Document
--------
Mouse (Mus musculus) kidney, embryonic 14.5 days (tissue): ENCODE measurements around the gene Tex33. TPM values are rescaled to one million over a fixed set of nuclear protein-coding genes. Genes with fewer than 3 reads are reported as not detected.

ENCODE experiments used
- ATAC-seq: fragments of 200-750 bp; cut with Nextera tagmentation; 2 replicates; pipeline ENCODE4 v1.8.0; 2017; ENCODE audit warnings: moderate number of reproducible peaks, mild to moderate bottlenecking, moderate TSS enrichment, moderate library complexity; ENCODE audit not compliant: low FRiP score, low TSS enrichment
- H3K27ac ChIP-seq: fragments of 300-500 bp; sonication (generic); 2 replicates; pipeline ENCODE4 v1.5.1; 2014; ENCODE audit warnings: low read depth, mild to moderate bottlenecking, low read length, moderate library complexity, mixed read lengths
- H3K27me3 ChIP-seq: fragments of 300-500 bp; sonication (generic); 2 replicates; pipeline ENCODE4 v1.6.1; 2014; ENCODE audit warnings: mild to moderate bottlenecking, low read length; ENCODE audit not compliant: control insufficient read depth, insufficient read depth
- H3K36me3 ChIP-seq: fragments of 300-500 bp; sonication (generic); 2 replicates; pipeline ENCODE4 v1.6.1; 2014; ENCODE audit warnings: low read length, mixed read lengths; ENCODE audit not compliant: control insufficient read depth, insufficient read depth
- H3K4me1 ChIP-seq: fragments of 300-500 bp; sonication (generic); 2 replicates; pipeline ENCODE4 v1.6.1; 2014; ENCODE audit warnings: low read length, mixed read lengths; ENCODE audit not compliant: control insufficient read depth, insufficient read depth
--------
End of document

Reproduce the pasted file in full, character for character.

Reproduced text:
Mouse (Mus musculus) kidney, embryonic 14.5 days (tissue): ENCODE measurements around the gene Tex33. TPM values are rescaled to one million over a fixed set of nuclear protein-coding genes. Genes with fewer than 3 reads are reported as not detected.

ENCODE experiments used
- ATAC-seq: fragments of 200-750 bp; cut with Nextera tagmentation; 2 replicates; pipeline ENCODE4 v1.8.0; 2017; ENCODE audit warnings: moderate number of reproducible peaks, mild to moderate bottlenecking, moderate TSS enrichment, moderate library complexity; ENCODE audit not compliant: low FRiP score, low TSS enrichment
- H3K27ac ChIP-seq: fragments of 300-500 bp; sonication (generic); 2 replicates; pipeline ENCODE4 v1.5.1; 2014; ENCODE audit warnings: low read depth, mild to moderate bottlenecking, low read length, moderate library complexity, mixed read lengths
- H3K27me3 ChIP-seq: fragments of 300-500 bp; sonication (generic); 2 replicates; pipeline ENCODE4 v1.6.1; 2014; ENCODE audit warnings: mild to moderate bottlenecking, low read length; ENCODE audit not compliant: control insufficient read depth, insufficient read depth
- H3K36me3 ChIP-seq: fragments of 300-500 bp; sonication (generic); 2 replicates; pipeline ENCODE4 v1.6.1; 2014; ENCODE audit warnings: low read length, mixed read lengths; ENCODE audit not compliant: control insufficient read depth, insufficient read depth
- H3K4me1 ChIP-seq: fragments of 300-500 bp; sonication (generic); 2 replicates; pipeline ENCODE4 v1.6.1; 2014; ENCODE audit warnings: low read length, mixed read lengths; ENCODE audit not compliant: control insufficient read depth, insufficient read depth